An Alabama inmate coughed repeatedly and his upper body heaved for at least 13 minutes during an execution using a drug that has previously been used in problematic lethal injections in at least three other states.
Ronald Bert Smith Jr., 45, also appeared to move slightly during two tests meant to determine consciousness before he was finally pronounced dead at 11:05 p.m. Thursday — about 30 minutes after the procedure began at the state prison in southwest Alabama.
Alabama uses the sedative midazolam as the first drug in a three-drug lethal injection combination.
Oklahoma’s use of midazolam as the first in a three-drug protocol was challenged after the April 2014 execution of Clayton Lockett, who writhed on a gurney, moaned and clenched his teeth for several minutes before prison officials tried to halt the process. Lockett died after 43 minutes. A state investigation into Lockett’s execution revealed that a failed line caused the drugs to be administered locally instead of into Lockett’s blood.
Ohio and Arizona have used midazolam as the first in a two-drug protocol. Ohio inmate Dennis McGuire repeatedly gasped and snorted over 26 minutes during his January 2014 execution. The state abandoned that method afterward and has yet to resume executions. Arizona halted executions after the July 2014 lethal injection of convicted killer Joseph Rudolph Wood, who took nearly two hours to die.
Smith and other Alabama inmates argued in a court case that the drug was an unreliable sedative and could cause them to feel pain, citing its use in problematic executions. The U.S. Supreme Court ruled in a challenge by Oklahoma death row inmates that they had failed to prove that the use of midazolam was unconstitutional.
Robert Dunham is executive director of the Death Penalty Information Center, a nonprofit that does not take an official stance on capital punishment but is critical of its application. He said Smith’s execution reinforces the argument that midazolam shouldn’t be used in executions.
“What occurred during the execution itself is exactly what the medical experts have been saying is likely to occur when midazolam is asked to do something that drug is not designed to do,” he said. “It is not designed to render somebody unconscious and insensate.”
Smith was convicted of capital murder in the Nov. 8, 1994, fatal shooting of Huntsville store clerk Casey Wilson. A jury voted 7-5 to recommend a sentence of life imprisonment, but a judge overrode that recommendation and sentenced Smith to death.
At the beginning of his execution, Smith heaved and coughed repeatedly, clenching his fists and raising his head.
A prison guard performed two consciousness checks before the final two lethal drugs were administered. In a consciousness test, a prison officer says the inmate’s name, brushes his eyelashes and then pinches his left arm. During the first one, Smith moved his arm. He slightly raised his right hand after the second consciousness test.
The meaning of those movements will likely be debated. One of Smith’s attorneys whispered to another attorney, “He’s reacting,” and pointed out the inmate’s repeated movements.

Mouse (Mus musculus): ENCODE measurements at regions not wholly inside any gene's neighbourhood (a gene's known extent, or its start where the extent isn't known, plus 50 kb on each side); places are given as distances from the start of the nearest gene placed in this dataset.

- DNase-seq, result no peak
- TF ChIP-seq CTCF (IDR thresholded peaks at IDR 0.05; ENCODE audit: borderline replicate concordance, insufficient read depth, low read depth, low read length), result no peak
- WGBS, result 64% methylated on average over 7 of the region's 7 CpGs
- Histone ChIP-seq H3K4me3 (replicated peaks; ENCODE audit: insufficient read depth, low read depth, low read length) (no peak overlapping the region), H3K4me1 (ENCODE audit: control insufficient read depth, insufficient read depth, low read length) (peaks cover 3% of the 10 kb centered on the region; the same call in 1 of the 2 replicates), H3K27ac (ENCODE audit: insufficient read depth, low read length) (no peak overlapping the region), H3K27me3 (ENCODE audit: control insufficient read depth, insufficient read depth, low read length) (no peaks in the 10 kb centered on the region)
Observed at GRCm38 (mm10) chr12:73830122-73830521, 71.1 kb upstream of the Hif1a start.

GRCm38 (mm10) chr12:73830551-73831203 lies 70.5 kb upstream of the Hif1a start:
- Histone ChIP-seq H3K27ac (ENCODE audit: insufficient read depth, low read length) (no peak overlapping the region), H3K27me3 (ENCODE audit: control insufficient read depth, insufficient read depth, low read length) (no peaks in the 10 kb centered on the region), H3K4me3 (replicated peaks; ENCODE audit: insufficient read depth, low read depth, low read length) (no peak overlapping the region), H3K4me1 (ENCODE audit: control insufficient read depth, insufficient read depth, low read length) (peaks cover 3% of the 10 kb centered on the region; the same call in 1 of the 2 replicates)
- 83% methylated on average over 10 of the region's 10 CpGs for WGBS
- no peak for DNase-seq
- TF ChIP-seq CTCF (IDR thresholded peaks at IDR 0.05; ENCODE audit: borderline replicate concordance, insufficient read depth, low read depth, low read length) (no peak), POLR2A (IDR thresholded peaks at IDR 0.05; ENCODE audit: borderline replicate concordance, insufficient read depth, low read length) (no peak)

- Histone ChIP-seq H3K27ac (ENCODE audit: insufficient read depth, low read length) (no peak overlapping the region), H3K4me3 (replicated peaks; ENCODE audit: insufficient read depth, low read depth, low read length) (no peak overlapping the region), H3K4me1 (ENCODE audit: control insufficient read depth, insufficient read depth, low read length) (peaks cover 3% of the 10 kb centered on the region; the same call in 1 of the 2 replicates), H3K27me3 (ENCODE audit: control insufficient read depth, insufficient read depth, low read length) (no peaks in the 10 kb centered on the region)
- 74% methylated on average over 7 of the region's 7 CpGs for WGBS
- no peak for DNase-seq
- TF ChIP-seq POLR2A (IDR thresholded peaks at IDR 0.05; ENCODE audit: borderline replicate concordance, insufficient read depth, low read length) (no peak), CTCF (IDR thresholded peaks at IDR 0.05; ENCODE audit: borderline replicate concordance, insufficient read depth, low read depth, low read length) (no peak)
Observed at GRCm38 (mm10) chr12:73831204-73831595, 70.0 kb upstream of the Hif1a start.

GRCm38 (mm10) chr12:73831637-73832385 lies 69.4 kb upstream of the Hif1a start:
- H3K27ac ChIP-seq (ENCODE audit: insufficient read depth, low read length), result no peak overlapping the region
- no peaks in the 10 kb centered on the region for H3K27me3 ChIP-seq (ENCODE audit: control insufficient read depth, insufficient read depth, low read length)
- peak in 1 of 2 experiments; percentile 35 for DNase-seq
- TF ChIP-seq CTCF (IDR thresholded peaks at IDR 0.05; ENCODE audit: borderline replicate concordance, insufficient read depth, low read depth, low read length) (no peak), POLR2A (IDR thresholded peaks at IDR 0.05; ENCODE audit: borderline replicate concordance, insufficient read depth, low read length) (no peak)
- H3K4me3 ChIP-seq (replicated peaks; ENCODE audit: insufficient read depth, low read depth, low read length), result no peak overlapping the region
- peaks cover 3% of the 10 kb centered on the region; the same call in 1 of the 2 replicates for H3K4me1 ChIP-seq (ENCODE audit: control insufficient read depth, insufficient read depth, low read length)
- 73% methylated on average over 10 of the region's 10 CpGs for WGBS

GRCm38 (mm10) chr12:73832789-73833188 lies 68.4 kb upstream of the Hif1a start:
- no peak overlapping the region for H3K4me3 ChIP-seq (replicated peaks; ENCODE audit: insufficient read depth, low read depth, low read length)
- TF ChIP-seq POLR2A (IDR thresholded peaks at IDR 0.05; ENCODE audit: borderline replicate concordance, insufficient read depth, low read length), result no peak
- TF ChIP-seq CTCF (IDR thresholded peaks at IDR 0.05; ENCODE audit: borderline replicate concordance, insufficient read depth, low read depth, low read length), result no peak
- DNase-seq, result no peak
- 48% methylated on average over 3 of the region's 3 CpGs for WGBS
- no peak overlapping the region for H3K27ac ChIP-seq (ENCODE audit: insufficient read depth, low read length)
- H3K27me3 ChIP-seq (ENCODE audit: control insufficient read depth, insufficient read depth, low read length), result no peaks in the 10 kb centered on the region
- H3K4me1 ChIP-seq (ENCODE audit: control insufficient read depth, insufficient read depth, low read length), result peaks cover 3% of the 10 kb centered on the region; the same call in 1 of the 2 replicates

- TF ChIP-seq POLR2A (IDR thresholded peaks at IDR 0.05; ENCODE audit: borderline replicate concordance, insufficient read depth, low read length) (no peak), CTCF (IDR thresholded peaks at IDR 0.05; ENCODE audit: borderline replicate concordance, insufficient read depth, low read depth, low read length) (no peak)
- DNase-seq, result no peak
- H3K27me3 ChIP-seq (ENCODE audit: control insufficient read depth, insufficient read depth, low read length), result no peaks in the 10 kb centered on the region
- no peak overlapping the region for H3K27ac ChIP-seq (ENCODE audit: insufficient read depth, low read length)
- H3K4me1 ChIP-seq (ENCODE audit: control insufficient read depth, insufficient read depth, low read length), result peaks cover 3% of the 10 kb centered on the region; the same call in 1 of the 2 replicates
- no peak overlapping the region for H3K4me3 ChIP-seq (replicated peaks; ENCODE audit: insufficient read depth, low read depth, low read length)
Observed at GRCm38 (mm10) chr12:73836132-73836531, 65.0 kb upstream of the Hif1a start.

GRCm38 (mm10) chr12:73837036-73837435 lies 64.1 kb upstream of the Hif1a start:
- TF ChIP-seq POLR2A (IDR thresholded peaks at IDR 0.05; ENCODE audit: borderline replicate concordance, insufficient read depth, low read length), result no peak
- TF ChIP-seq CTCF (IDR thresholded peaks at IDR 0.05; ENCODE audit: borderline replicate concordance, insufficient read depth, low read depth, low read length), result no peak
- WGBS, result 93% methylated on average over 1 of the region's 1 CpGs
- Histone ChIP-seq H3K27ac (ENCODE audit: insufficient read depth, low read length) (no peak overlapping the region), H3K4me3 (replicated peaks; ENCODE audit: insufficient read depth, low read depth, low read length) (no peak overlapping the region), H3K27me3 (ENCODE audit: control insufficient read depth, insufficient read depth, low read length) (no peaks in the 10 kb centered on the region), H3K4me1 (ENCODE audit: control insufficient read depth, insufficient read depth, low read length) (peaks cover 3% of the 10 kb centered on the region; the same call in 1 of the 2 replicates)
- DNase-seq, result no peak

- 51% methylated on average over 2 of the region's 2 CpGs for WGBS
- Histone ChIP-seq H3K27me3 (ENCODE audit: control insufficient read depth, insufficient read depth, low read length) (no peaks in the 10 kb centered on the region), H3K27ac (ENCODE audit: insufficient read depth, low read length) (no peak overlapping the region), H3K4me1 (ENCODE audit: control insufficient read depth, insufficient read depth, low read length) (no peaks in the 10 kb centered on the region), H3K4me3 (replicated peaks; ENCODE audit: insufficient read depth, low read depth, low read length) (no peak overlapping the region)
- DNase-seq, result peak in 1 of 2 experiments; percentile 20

The state prison commissioner said he did not see any reaction to the consciousness tests.
“We do know we followed our protocol. We are absolutely convinced of that,” Alabama Corrections Commissioner Jeff Dunn said Thursday evening.
When asked if the movements indicated there was a problem with the execution, Dunn said: “There will be an autopsy that will be done on Mr. Smith and if there were any irregularities those will hopefully be shown or borne out in the autopsy. I think the question is probably better left to the medical experts.”
Dunn declined to say whether Smith was given an additional dose of midazolam after the first consciousness test.
Just before Thursday night’s execution began, Smith replied, “No ma’am” when asked by the prison warden if he had any final words. A member of Wilson’s family, who was not identified, witnessed the execution. The victim’s family did not make a statement.
Wilson was pistol-whipped and then shot in the head during the robbery, court documents show. Surveillance video showed Smith entering the store and recovering spent shell casings from the bathroom where Wilson was shot, according to the record.
In overriding the jury’s recommendation at the 1995 trial, a judge likened the slaying to an execution, saying Wilson had already been pistol-whipped into submission and Smith ignored his pleas for mercy. Wilson had a newborn infant at the time of his death.
“The trial court described Smith’s acts as ‘an execution style slaying.’ Tonight, justice was finally served,” Alabama Attorney General Luther Strange said in a statement after the execution.
U.S. Supreme Court justices twice paused the execution as Smith’s attorneys argued for a delay, saying a judge shouldn’t have been able to impose the death penalty when a jury recommended he receive life imprisonment.
Four liberal justices said they would have halted the execution, but five were needed to do so.
Smith’s lawyers argued a January decision that struck down Florida’s death penalty structure because it gave too much power to judges raises legal questions about Alabama’s process. In Alabama, a jury can recommend a sentence of life without parole, but a judge can override that recommendation to impose a death sentence. Alabama is the only state that allows judicial override, they argued.
Lawyers for the state argued in a court filing Tuesday that the sentence was legally sound, and that it is appropriate for judges to make the sentencing decision.
Smith, the son of a NASA contract employee, became an Eagle Scout at 15, but his life spiraled downward because of alcoholism, according to a clemency request to Alabama’s governor. He had a final meal of fried chicken and french fries and was visited during the day by his parents and son.